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HIV, AIDS, and Non-Hodgkin’s Lymphoma

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People with HIV (human immunodeficiency virus) have a weakened immune system. As a result, they are more likely to develop certain cancers. This includes non-Hodgkin's lymphoma (NHL). Also known as AIDS-related lymphoma, this is a cancer of white blood cells. White blood cells fight infection.

AIDS (acquired immunodeficiency syndrome) is a later stage of HIV infection. Fortunately, antiretroviral therapy has cut the rate of non-Hodgkin's lymphoma in HIV-positive people significantly.

HIV and Other Risk Factors for Non-Hodgkin's Lymphoma

In addition to HIV, these are risk factors associated with non-Hodgkin's lymphoma:

How Non-Hodgkin's Lymphoma Develops in HIV

The longer you have a weakened immune system, the greater your chance of getting non-Hodgkin's lymphoma. But you can develop this cancer even if you have a high CD4 count. CD4 cells are a type of immune system cell.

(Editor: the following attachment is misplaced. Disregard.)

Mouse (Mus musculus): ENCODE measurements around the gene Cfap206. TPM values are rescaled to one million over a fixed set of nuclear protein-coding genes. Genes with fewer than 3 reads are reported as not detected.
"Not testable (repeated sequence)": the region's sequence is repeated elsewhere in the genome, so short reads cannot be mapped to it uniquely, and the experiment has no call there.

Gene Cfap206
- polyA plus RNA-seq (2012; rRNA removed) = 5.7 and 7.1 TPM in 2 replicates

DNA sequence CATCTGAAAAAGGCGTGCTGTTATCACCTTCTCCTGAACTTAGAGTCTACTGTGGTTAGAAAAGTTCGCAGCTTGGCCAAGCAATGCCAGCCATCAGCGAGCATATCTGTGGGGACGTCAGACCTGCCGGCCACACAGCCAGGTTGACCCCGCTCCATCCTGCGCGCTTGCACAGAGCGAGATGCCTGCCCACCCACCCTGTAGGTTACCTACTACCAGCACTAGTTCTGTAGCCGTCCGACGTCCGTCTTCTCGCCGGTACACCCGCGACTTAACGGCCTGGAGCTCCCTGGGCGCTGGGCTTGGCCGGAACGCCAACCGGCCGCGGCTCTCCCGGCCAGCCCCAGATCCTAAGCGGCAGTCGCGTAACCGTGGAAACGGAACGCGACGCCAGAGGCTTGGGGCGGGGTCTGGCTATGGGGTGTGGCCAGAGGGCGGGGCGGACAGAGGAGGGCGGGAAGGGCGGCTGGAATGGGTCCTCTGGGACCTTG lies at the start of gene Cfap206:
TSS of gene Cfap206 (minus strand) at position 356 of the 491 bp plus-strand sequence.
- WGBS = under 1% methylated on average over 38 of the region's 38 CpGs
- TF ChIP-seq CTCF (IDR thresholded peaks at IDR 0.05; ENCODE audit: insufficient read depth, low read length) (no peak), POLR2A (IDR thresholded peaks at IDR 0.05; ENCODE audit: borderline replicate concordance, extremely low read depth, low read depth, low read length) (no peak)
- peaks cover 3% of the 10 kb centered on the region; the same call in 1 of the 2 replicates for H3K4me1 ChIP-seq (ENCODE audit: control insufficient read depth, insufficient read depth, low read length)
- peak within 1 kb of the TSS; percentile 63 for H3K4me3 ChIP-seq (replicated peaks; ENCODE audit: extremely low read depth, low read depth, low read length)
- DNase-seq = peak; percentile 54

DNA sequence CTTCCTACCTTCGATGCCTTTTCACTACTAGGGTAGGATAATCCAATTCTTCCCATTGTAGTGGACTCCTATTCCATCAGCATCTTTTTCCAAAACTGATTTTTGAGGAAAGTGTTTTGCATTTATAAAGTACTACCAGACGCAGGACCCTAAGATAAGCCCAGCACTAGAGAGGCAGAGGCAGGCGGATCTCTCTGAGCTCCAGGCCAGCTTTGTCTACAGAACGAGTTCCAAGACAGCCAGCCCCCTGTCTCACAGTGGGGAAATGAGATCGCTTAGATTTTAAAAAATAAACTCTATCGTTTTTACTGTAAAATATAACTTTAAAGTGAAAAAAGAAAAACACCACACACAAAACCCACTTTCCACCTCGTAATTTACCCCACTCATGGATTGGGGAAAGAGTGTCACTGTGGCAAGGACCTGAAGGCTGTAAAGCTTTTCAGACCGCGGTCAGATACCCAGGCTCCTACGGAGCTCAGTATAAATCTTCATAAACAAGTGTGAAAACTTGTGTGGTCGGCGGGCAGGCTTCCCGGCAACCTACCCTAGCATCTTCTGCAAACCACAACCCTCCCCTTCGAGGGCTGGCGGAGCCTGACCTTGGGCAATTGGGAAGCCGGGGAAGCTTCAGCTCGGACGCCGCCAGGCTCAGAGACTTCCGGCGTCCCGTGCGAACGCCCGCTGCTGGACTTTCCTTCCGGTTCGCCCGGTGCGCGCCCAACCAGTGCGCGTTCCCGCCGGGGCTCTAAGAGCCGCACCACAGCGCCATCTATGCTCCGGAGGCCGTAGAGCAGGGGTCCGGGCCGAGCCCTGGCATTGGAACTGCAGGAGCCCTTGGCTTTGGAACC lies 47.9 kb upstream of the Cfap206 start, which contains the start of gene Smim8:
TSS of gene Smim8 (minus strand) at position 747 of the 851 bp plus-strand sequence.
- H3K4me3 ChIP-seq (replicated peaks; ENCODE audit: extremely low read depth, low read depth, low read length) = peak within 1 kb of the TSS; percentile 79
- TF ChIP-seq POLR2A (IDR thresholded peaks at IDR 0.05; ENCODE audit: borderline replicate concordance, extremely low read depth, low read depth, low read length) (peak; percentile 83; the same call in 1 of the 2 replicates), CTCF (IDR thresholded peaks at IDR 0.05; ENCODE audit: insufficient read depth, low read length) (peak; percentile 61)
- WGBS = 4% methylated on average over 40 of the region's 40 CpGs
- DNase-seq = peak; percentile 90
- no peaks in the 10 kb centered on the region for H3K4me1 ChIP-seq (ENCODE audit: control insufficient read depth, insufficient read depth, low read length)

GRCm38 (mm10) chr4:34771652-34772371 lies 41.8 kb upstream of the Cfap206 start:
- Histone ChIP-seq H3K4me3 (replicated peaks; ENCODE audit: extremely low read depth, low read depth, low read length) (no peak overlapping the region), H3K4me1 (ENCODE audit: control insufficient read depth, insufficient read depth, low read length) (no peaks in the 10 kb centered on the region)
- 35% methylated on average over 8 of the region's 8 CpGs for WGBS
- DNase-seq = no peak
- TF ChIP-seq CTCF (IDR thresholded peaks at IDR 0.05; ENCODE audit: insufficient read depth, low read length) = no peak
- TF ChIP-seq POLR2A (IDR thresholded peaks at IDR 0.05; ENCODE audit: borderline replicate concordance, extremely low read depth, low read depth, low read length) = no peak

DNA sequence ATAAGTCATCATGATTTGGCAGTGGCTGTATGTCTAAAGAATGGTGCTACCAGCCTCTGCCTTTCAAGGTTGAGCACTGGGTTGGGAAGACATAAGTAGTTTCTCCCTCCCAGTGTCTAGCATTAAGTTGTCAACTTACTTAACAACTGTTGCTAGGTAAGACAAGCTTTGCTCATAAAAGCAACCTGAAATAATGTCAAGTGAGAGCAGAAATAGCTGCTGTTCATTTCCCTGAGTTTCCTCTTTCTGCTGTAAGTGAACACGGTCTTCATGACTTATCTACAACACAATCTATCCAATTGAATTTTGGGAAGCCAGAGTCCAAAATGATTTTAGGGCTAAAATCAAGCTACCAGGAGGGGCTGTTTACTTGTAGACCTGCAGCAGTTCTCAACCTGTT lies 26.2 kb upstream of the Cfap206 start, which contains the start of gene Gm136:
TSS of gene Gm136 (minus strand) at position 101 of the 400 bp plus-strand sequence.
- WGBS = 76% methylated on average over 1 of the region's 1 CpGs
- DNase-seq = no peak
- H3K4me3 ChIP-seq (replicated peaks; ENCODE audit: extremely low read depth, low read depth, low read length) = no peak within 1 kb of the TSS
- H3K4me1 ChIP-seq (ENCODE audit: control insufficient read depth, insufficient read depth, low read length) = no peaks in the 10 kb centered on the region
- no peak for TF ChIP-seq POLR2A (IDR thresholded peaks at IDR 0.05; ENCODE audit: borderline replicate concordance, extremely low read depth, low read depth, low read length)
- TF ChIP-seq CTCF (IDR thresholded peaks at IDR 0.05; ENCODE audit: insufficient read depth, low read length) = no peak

Non-Hodgkin's lymphoma starts in the lymph system. This system is found throughout your body, so the cancer can show up almost anywhere. It can spread to the liver, bone, brain, abdomen, and other parts of your body. This can happen more quickly in someone with a weakened immune system.

Symptoms of Non-Hodgkin's Lymphoma

The symptoms of non-Hodgkin's lymphoma can be vague. You may easily confuse them with AIDS-related symptoms. These are common symptoms of NHL:

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